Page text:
The breathtaking scale of these misapprehensions proved no obstacle to the subsequent advancement of those who embraced them.  Rajan left the International Monetary Fund at the end of 2006 and returned to India where he became Governor of the Reserve Bank.  But talking truth to power proved no more welcome in India than in Wyoming and Rajan’s contract was not renewed.

The Result

Three years after Wyoming, Lehman’s failure turned the instability of 2008 into a crisis that jeopardised the functioning of the global financial system. But Lehman was not, in any ordinary sense of the phrase, a business of economic importance.  If it was a systemically important financial institution, it was not an important financial institution.  The business provided no services to the real economy which were not available elsewhere, and few services to the real economy at all.  The company was badly run and operated primarily for the benefit of its own staff, especially its most senior executives.  But Lehman was massively interconnected.  At the time of its bankruptcy, the company had over 200 subsidiaries around the world and approaching one million outstanding transactions, almost entirely with other financial institutions.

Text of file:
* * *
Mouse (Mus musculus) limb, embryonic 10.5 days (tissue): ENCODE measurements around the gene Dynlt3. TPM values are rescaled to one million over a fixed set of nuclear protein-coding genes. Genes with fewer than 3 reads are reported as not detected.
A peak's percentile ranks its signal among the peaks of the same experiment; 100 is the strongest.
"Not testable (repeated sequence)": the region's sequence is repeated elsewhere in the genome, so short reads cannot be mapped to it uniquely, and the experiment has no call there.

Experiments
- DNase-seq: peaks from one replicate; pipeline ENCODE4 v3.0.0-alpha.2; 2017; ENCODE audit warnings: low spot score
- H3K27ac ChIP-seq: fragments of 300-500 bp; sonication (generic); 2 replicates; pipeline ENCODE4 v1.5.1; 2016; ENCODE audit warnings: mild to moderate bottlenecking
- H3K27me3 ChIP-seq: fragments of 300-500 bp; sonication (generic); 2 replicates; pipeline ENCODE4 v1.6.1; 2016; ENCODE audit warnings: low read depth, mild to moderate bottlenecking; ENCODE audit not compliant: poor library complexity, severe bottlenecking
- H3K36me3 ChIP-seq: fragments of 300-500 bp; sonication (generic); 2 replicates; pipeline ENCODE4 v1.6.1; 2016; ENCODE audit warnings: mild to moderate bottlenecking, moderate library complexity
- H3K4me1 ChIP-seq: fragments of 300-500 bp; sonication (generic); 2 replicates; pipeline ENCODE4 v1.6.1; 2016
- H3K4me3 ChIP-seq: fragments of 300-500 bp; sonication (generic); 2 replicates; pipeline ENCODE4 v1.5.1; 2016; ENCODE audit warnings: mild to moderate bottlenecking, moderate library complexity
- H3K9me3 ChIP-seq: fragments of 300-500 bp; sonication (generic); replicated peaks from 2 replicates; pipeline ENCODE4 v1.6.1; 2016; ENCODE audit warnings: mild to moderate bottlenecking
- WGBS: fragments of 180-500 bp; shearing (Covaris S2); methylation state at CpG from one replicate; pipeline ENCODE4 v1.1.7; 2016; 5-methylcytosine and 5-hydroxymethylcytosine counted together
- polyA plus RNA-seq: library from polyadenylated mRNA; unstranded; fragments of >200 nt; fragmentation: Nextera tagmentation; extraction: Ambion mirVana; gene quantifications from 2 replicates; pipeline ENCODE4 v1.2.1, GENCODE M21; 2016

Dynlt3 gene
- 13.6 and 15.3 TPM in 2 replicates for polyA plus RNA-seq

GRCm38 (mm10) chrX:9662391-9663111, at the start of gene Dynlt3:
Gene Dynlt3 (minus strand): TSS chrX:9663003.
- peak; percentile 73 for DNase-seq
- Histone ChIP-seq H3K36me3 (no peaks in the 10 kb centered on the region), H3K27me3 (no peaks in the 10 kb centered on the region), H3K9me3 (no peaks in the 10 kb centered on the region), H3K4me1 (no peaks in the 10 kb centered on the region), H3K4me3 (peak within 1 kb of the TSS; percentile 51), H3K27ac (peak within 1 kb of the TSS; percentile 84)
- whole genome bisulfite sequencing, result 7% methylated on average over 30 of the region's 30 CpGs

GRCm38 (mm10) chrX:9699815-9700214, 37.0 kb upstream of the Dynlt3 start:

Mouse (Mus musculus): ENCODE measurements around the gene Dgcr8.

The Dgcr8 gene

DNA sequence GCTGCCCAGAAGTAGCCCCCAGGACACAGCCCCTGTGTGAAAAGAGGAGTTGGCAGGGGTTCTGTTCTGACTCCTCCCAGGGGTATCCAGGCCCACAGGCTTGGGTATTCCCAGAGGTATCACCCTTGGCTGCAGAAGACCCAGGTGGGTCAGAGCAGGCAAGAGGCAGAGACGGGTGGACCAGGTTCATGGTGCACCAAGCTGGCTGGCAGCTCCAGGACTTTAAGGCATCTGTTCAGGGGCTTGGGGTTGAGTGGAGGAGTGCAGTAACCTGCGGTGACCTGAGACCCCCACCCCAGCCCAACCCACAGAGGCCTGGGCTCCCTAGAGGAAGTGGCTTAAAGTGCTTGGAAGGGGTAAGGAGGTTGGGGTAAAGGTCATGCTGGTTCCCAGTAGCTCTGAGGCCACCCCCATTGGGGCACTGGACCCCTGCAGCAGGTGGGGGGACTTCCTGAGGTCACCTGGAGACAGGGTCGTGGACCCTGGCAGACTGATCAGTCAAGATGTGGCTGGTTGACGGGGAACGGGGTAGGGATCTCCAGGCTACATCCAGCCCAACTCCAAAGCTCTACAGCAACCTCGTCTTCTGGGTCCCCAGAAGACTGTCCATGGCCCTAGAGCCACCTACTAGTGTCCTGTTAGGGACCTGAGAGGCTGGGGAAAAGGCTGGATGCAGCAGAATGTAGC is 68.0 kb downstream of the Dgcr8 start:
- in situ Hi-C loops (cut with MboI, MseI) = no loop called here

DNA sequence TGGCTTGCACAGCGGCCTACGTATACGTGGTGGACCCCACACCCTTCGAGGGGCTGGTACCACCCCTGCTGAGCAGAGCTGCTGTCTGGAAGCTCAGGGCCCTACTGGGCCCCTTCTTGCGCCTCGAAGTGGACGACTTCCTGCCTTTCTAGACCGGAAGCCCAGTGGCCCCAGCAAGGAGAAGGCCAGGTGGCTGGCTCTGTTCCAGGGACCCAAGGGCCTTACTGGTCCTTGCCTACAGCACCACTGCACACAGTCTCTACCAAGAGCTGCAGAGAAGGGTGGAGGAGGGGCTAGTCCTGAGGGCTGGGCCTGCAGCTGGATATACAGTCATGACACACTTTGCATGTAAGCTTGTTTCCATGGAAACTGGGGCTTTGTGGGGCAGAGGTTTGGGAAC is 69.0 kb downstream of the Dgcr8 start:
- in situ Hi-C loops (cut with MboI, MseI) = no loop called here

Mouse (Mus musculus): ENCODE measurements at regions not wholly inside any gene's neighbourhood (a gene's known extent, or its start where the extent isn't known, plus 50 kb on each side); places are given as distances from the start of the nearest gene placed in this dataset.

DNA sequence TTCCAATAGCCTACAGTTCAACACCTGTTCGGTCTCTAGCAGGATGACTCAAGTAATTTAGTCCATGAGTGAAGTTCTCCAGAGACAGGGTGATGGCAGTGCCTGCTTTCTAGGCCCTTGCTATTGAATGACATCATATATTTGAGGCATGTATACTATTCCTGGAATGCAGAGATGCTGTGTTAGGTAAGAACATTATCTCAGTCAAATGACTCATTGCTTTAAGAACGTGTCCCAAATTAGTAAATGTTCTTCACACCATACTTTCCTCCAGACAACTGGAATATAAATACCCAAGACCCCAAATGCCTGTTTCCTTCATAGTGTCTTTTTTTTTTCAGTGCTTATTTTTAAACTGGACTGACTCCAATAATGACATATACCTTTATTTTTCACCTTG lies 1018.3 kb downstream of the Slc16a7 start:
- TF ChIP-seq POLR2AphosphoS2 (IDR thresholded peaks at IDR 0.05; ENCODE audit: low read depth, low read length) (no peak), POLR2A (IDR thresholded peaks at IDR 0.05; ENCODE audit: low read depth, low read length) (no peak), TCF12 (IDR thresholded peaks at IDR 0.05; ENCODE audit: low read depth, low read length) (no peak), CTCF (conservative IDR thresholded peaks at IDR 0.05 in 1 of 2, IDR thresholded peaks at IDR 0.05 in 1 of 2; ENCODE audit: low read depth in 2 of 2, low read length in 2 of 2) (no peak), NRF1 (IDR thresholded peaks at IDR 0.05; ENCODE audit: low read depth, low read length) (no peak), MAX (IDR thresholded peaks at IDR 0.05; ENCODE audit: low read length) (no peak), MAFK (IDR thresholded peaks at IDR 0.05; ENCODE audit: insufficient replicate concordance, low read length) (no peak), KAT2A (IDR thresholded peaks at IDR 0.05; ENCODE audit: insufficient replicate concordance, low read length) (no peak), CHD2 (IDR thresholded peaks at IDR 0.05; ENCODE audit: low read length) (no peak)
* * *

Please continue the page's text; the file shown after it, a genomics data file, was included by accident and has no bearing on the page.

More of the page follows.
Here in the UK, Alistair Darling, Chancellor of the Exchequer during the 2008 financial crisis, was taken aside by the chairman of one of Britain’s biggest banks and offered the reassurance that ‘they had had a meeting last night and decided that, from now on, we will only take on risks that we understand‘.

But Nothing Much has Changed since 2008

Philip Stephens appears to have been pretty well spot-on when he wrote the following in the FT in January 2014:  ‘The organising purpose of banking – to provide essential lubrication for the real economy – remains entangled with dangerous and socially useless speculation.’